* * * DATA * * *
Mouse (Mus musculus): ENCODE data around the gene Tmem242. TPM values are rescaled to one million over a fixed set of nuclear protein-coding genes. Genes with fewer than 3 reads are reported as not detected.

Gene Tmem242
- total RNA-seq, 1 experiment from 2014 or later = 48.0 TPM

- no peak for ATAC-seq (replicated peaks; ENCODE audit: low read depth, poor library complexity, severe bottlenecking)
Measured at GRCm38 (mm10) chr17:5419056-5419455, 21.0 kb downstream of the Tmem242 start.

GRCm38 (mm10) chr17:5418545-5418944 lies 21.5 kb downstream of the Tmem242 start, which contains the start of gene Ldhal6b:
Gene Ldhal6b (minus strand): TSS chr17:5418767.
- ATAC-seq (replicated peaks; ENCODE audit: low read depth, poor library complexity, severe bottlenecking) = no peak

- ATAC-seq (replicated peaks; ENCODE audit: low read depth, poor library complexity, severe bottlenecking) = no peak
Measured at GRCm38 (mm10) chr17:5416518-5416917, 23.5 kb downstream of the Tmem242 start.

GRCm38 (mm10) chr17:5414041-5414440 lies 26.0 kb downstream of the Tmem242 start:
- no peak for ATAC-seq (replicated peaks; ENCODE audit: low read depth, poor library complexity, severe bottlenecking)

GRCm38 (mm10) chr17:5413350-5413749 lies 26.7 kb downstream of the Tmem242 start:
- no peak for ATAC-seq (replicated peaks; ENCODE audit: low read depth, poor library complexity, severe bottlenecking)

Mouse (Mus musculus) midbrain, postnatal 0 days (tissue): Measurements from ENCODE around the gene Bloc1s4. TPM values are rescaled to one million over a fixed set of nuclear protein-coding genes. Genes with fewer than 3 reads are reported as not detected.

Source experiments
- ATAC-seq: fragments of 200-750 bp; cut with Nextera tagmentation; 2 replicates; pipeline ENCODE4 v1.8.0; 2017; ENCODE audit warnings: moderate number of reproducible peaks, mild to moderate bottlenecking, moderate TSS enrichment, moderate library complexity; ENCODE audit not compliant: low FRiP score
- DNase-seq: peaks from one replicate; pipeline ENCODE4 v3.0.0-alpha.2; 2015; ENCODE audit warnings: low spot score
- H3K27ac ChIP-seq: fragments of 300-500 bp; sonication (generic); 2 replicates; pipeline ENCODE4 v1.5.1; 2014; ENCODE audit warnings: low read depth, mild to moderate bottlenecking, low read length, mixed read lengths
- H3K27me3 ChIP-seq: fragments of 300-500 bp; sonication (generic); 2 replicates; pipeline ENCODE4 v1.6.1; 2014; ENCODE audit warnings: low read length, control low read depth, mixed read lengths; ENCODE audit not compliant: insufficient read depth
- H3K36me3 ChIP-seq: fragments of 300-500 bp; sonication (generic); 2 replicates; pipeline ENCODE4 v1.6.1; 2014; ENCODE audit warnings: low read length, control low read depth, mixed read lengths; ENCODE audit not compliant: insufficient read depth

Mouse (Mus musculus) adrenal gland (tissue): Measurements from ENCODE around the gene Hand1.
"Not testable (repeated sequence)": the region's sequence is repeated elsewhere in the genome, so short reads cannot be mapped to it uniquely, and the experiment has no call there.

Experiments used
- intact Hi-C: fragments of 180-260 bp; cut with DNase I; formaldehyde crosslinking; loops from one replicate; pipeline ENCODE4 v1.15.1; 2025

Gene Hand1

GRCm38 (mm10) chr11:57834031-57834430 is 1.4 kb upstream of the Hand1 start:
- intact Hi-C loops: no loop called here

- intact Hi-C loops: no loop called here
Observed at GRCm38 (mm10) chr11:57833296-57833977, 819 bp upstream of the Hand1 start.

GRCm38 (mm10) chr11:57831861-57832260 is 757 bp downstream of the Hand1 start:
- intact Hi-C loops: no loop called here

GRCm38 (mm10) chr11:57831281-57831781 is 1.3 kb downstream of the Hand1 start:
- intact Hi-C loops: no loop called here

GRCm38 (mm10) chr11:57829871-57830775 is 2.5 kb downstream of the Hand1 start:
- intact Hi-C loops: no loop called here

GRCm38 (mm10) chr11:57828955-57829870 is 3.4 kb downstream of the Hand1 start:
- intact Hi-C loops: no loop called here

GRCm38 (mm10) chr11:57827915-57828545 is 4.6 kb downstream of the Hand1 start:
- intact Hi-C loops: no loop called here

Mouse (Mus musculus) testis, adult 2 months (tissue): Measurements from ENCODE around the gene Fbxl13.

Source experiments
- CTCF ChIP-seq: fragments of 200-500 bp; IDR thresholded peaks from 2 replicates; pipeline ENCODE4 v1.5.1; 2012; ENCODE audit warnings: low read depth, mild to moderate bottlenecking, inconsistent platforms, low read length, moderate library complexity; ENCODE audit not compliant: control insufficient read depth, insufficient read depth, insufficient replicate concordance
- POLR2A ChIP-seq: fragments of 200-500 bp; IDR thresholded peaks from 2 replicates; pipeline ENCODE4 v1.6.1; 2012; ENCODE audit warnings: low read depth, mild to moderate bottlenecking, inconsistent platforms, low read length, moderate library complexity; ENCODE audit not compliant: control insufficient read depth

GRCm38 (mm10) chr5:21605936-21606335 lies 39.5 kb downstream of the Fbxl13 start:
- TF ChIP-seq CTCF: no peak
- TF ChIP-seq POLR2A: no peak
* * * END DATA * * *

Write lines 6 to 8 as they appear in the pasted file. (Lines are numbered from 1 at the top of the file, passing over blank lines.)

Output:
GRCm38 (mm10) chr17:5418545-5418944 lies 21.5 kb downstream of the Tmem242 start, which contains the start of gene Ldhal6b:
Gene Ldhal6b (minus strand): TSS chr17:5418767.
- ATAC-seq (replicated peaks; ENCODE audit: low read depth, poor library complexity, severe bottlenecking) = no peak